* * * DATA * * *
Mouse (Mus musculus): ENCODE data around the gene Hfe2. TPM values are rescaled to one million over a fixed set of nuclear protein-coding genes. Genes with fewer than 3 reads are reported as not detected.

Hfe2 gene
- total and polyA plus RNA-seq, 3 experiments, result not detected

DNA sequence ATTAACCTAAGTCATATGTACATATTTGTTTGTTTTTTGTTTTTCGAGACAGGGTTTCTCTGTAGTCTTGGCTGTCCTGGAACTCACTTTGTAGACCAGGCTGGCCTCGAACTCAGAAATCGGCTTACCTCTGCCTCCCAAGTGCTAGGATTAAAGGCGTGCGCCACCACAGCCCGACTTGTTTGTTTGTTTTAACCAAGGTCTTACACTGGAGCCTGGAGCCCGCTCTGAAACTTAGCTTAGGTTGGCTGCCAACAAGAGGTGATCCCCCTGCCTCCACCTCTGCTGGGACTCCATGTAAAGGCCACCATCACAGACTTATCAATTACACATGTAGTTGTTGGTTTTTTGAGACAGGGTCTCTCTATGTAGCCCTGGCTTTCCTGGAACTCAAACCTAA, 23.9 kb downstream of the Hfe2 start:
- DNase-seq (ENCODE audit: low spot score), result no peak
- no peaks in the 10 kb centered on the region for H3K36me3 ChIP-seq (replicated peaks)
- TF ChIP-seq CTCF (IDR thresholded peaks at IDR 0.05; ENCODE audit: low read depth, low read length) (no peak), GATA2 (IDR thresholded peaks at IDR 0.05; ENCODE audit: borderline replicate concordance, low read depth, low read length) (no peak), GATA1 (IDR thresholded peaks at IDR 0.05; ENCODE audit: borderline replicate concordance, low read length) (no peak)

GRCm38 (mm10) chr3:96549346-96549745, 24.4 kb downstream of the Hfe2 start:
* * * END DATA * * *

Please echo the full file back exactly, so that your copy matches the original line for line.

Mouse (Mus musculus): ENCODE data around the gene Hfe2. TPM values are rescaled to one million over a fixed set of nuclear protein-coding genes. Genes with fewer than 3 reads are reported as not detected.

Hfe2 gene
- total and polyA plus RNA-seq, 3 experiments, result not detected

DNA sequence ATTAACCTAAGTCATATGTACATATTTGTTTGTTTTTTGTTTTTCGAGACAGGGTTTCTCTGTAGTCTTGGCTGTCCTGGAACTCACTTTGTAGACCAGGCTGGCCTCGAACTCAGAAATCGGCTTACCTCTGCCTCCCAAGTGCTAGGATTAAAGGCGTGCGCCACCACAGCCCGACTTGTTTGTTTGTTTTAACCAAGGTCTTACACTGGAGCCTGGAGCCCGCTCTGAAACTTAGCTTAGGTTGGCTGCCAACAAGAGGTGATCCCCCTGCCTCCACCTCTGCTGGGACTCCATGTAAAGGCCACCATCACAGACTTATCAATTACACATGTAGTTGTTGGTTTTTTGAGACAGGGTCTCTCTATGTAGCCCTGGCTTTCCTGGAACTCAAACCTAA, 23.9 kb downstream of the Hfe2 start:
- DNase-seq (ENCODE audit: low spot score), result no peak
- no peaks in the 10 kb centered on the region for H3K36me3 ChIP-seq (replicated peaks)
- TF ChIP-seq CTCF (IDR thresholded peaks at IDR 0.05; ENCODE audit: low read depth, low read length) (no peak), GATA2 (IDR thresholded peaks at IDR 0.05; ENCODE audit: borderline replicate concordance, low read depth, low read length) (no peak), GATA1 (IDR thresholded peaks at IDR 0.05; ENCODE audit: borderline replicate concordance, low read length) (no peak)

GRCm38 (mm10) chr3:96549346-96549745, 24.4 kb downstream of the Hfe2 start: